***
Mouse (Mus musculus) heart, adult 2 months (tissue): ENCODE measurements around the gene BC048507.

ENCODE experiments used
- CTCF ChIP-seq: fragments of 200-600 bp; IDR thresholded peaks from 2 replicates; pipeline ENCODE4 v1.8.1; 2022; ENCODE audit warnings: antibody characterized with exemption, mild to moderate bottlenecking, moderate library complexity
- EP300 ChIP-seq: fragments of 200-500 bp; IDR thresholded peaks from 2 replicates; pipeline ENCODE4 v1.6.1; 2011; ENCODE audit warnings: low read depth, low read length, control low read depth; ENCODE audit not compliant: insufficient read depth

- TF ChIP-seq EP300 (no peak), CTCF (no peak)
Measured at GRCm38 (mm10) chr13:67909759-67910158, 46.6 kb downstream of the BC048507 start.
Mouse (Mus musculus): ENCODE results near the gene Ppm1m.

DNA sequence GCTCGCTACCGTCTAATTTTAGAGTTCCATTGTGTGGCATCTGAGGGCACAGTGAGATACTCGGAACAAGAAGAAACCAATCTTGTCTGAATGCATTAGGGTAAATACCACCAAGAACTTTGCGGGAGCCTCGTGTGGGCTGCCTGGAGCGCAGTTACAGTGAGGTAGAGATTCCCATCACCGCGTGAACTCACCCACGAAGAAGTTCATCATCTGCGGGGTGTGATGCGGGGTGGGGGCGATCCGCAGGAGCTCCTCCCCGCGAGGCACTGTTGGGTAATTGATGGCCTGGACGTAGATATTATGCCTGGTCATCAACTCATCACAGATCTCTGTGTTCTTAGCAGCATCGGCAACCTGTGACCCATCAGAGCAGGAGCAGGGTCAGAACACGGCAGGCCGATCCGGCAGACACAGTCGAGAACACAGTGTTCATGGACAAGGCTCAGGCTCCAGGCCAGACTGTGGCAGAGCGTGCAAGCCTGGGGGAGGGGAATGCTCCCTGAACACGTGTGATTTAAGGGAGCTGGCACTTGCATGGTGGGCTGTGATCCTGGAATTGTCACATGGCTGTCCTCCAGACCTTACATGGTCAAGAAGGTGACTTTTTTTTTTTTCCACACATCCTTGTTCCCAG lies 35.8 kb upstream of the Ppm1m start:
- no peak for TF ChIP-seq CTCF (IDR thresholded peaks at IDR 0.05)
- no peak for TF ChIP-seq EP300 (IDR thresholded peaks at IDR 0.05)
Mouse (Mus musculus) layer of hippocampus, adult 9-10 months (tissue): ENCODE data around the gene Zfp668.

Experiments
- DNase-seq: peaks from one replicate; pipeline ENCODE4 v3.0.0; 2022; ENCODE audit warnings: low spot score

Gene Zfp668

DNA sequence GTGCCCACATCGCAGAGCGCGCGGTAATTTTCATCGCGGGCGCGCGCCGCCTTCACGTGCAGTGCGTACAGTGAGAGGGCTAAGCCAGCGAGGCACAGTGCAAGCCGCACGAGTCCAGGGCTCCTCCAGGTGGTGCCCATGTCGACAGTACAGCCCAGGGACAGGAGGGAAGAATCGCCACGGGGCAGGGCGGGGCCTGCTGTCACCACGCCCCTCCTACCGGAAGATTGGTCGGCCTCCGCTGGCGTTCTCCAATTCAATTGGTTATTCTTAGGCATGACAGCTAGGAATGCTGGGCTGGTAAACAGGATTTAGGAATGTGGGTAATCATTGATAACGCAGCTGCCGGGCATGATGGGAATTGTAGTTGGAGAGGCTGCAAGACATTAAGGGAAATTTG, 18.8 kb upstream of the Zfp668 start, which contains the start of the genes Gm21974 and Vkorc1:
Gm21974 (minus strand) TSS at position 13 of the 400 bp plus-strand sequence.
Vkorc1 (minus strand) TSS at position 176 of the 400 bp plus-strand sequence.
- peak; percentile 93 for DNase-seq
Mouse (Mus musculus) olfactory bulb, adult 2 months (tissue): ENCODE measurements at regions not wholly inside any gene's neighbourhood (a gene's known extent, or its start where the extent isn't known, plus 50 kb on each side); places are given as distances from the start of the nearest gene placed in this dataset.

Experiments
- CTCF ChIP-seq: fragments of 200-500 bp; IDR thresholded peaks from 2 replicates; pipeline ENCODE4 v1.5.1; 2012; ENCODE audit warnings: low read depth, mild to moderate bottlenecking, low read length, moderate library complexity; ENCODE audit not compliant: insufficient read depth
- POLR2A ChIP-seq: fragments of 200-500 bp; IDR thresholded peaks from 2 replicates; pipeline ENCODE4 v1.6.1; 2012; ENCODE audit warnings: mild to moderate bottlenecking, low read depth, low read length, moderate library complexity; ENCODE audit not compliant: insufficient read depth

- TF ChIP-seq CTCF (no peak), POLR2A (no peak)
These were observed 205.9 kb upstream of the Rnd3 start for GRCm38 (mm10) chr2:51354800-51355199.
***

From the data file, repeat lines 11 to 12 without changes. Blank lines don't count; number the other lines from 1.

Mouse (Mus musculus) layer of hippocampus, adult 9-10 months (tissue): ENCODE data around the gene Zfp668.

Experiments